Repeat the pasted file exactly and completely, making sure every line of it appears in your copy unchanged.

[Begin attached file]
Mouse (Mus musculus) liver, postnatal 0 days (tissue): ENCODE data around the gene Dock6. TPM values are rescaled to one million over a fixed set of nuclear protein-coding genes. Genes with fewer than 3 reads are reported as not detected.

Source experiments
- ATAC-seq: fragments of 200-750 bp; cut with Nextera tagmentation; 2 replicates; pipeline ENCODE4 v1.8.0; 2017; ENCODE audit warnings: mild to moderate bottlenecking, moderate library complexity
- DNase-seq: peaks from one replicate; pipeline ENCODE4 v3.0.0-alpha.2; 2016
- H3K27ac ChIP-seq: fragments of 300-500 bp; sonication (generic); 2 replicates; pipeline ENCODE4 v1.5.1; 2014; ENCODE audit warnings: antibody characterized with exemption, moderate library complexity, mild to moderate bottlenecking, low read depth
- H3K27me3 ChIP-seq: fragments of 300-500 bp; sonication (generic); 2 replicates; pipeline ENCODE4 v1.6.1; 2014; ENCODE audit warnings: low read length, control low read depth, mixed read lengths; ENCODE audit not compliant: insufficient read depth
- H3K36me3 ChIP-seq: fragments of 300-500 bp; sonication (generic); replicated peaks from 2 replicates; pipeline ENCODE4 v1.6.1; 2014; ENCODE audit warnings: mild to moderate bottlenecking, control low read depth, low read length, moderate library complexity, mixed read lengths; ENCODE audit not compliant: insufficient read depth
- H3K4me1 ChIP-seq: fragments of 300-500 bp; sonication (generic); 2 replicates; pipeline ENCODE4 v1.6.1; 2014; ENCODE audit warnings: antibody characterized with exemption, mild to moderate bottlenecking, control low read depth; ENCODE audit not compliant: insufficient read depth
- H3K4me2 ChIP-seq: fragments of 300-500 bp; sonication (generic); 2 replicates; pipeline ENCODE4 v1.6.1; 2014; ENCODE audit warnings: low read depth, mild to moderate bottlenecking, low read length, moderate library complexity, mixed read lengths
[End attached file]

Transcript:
Mouse (Mus musculus) liver, postnatal 0 days (tissue): ENCODE data around the gene Dock6. TPM values are rescaled to one million over a fixed set of nuclear protein-coding genes. Genes with fewer than 3 reads are reported as not detected.

Source experiments
- ATAC-seq: fragments of 200-750 bp; cut with Nextera tagmentation; 2 replicates; pipeline ENCODE4 v1.8.0; 2017; ENCODE audit warnings: mild to moderate bottlenecking, moderate library complexity
- DNase-seq: peaks from one replicate; pipeline ENCODE4 v3.0.0-alpha.2; 2016
- H3K27ac ChIP-seq: fragments of 300-500 bp; sonication (generic); 2 replicates; pipeline ENCODE4 v1.5.1; 2014; ENCODE audit warnings: antibody characterized with exemption, moderate library complexity, mild to moderate bottlenecking, low read depth
- H3K27me3 ChIP-seq: fragments of 300-500 bp; sonication (generic); 2 replicates; pipeline ENCODE4 v1.6.1; 2014; ENCODE audit warnings: low read length, control low read depth, mixed read lengths; ENCODE audit not compliant: insufficient read depth
- H3K36me3 ChIP-seq: fragments of 300-500 bp; sonication (generic); replicated peaks from 2 replicates; pipeline ENCODE4 v1.6.1; 2014; ENCODE audit warnings: mild to moderate bottlenecking, control low read depth, low read length, moderate library complexity, mixed read lengths; ENCODE audit not compliant: insufficient read depth
- H3K4me1 ChIP-seq: fragments of 300-500 bp; sonication (generic); 2 replicates; pipeline ENCODE4 v1.6.1; 2014; ENCODE audit warnings: antibody characterized with exemption, mild to moderate bottlenecking, control low read depth; ENCODE audit not compliant: insufficient read depth
- H3K4me2 ChIP-seq: fragments of 300-500 bp; sonication (generic); 2 replicates; pipeline ENCODE4 v1.6.1; 2014; ENCODE audit warnings: low read depth, mild to moderate bottlenecking, low read length, moderate library complexity, mixed read lengths